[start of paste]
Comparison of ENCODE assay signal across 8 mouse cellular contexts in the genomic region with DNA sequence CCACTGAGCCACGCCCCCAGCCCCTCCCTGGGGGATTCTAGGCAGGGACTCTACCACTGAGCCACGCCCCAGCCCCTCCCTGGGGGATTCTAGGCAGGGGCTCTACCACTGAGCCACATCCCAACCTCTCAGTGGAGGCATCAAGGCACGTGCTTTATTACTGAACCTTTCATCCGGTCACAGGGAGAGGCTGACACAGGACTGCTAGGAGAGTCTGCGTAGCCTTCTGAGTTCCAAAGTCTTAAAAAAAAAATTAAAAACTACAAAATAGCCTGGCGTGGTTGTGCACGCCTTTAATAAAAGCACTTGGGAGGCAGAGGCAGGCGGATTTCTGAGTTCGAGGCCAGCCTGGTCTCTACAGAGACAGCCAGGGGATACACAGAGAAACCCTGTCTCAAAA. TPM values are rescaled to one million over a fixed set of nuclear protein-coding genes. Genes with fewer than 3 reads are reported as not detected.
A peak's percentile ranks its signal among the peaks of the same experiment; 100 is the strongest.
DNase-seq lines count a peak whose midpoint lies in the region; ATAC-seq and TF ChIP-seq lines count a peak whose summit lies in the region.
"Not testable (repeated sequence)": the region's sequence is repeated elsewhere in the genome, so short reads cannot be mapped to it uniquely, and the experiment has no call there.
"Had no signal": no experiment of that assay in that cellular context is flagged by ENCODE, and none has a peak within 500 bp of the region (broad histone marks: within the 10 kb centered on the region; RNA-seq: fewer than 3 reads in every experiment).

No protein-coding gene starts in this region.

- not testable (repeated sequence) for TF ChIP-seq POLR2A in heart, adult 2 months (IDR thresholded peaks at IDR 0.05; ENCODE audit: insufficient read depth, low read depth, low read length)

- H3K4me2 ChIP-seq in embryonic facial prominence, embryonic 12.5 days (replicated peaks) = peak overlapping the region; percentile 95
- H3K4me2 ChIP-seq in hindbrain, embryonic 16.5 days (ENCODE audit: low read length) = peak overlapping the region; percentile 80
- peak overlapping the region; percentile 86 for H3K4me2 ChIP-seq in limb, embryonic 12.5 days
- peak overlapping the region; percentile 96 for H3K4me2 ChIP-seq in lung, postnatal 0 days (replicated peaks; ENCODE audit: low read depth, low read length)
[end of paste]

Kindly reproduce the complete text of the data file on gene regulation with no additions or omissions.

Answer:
Comparison of ENCODE assay signal across 8 mouse cellular contexts in the genomic region with DNA sequence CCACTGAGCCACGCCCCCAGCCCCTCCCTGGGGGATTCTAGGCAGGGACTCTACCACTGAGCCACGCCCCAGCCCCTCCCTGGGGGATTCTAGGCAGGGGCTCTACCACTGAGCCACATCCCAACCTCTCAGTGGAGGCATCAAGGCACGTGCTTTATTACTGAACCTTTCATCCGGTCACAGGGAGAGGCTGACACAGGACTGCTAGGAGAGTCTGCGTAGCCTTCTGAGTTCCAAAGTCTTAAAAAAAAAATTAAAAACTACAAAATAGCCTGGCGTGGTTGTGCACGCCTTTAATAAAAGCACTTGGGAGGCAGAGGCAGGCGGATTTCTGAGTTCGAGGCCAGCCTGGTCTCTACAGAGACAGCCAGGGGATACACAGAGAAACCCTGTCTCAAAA. TPM values are rescaled to one million over a fixed set of nuclear protein-coding genes. Genes with fewer than 3 reads are reported as not detected.
A peak's percentile ranks its signal among the peaks of the same experiment; 100 is the strongest.
DNase-seq lines count a peak whose midpoint lies in the region; ATAC-seq and TF ChIP-seq lines count a peak whose summit lies in the region.
"Not testable (repeated sequence)": the region's sequence is repeated elsewhere in the genome, so short reads cannot be mapped to it uniquely, and the experiment has no call there.
"Had no signal": no experiment of that assay in that cellular context is flagged by ENCODE, and none has a peak within 500 bp of the region (broad histone marks: within the 10 kb centered on the region; RNA-seq: fewer than 3 reads in every experiment).

No protein-coding gene starts in this region.

- not testable (repeated sequence) for TF ChIP-seq POLR2A in heart, adult 2 months (IDR thresholded peaks at IDR 0.05; ENCODE audit: insufficient read depth, low read depth, low read length)

- H3K4me2 ChIP-seq in embryonic facial prominence, embryonic 12.5 days (replicated peaks) = peak overlapping the region; percentile 95
- H3K4me2 ChIP-seq in hindbrain, embryonic 16.5 days (ENCODE audit: low read length) = peak overlapping the region; percentile 80
- peak overlapping the region; percentile 86 for H3K4me2 ChIP-seq in limb, embryonic 12.5 days
- peak overlapping the region; percentile 96 for H3K4me2 ChIP-seq in lung, postnatal 0 days (replicated peaks; ENCODE audit: low read depth, low read length)